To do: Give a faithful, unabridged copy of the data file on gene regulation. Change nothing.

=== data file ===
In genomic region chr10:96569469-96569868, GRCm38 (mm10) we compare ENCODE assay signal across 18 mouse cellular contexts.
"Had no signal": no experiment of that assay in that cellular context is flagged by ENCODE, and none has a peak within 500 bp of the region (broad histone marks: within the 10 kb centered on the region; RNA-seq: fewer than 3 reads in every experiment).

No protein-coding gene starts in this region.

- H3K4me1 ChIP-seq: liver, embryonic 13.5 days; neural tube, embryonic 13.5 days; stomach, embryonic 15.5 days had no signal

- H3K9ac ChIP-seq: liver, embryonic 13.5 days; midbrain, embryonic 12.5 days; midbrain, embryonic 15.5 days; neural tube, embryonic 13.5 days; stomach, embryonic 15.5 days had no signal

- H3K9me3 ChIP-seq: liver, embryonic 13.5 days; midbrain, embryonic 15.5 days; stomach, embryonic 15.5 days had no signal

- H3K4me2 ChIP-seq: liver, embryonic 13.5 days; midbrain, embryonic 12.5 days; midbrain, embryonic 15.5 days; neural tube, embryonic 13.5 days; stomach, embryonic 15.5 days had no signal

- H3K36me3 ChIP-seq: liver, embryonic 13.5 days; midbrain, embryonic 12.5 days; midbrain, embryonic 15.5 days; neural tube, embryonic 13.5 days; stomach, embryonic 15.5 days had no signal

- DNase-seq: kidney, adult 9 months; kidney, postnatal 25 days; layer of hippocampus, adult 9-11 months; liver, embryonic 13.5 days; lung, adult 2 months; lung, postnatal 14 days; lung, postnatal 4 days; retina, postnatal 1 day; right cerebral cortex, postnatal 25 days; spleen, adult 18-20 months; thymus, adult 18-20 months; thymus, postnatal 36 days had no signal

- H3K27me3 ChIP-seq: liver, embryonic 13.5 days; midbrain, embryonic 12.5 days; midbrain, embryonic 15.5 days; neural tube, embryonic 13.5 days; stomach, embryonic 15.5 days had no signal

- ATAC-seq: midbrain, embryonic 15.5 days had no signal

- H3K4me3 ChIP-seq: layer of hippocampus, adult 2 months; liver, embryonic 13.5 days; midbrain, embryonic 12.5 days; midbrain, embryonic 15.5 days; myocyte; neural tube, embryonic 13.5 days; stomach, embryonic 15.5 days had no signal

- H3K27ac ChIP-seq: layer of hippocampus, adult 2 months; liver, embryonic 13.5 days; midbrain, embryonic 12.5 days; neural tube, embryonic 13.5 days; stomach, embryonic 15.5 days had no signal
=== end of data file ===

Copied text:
In genomic region chr10:96569469-96569868, GRCm38 (mm10) we compare ENCODE assay signal across 18 mouse cellular contexts.
"Had no signal": no experiment of that assay in that cellular context is flagged by ENCODE, and none has a peak within 500 bp of the region (broad histone marks: within the 10 kb centered on the region; RNA-seq: fewer than 3 reads in every experiment).

No protein-coding gene starts in this region.

- H3K4me1 ChIP-seq: liver, embryonic 13.5 days; neural tube, embryonic 13.5 days; stomach, embryonic 15.5 days had no signal

- H3K9ac ChIP-seq: liver, embryonic 13.5 days; midbrain, embryonic 12.5 days; midbrain, embryonic 15.5 days; neural tube, embryonic 13.5 days; stomach, embryonic 15.5 days had no signal

- H3K9me3 ChIP-seq: liver, embryonic 13.5 days; midbrain, embryonic 15.5 days; stomach, embryonic 15.5 days had no signal

- H3K4me2 ChIP-seq: liver, embryonic 13.5 days; midbrain, embryonic 12.5 days; midbrain, embryonic 15.5 days; neural tube, embryonic 13.5 days; stomach, embryonic 15.5 days had no signal

- H3K36me3 ChIP-seq: liver, embryonic 13.5 days; midbrain, embryonic 12.5 days; midbrain, embryonic 15.5 days; neural tube, embryonic 13.5 days; stomach, embryonic 15.5 days had no signal

- DNase-seq: kidney, adult 9 months; kidney, postnatal 25 days; layer of hippocampus, adult 9-11 months; liver, embryonic 13.5 days; lung, adult 2 months; lung, postnatal 14 days; lung, postnatal 4 days; retina, postnatal 1 day; right cerebral cortex, postnatal 25 days; spleen, adult 18-20 months; thymus, adult 18-20 months; thymus, postnatal 36 days had no signal

- H3K27me3 ChIP-seq: liver, embryonic 13.5 days; midbrain, embryonic 12.5 days; midbrain, embryonic 15.5 days; neural tube, embryonic 13.5 days; stomach, embryonic 15.5 days had no signal

- ATAC-seq: midbrain, embryonic 15.5 days had no signal

- H3K4me3 ChIP-seq: layer of hippocampus, adult 2 months; liver, embryonic 13.5 days; midbrain, embryonic 12.5 days; midbrain, embryonic 15.5 days; myocyte; neural tube, embryonic 13.5 days; stomach, embryonic 15.5 days had no signal

- H3K27ac ChIP-seq: layer of hippocampus, adult 2 months; liver, embryonic 13.5 days; midbrain, embryonic 12.5 days; neural tube, embryonic 13.5 days; stomach, embryonic 15.5 days had no signal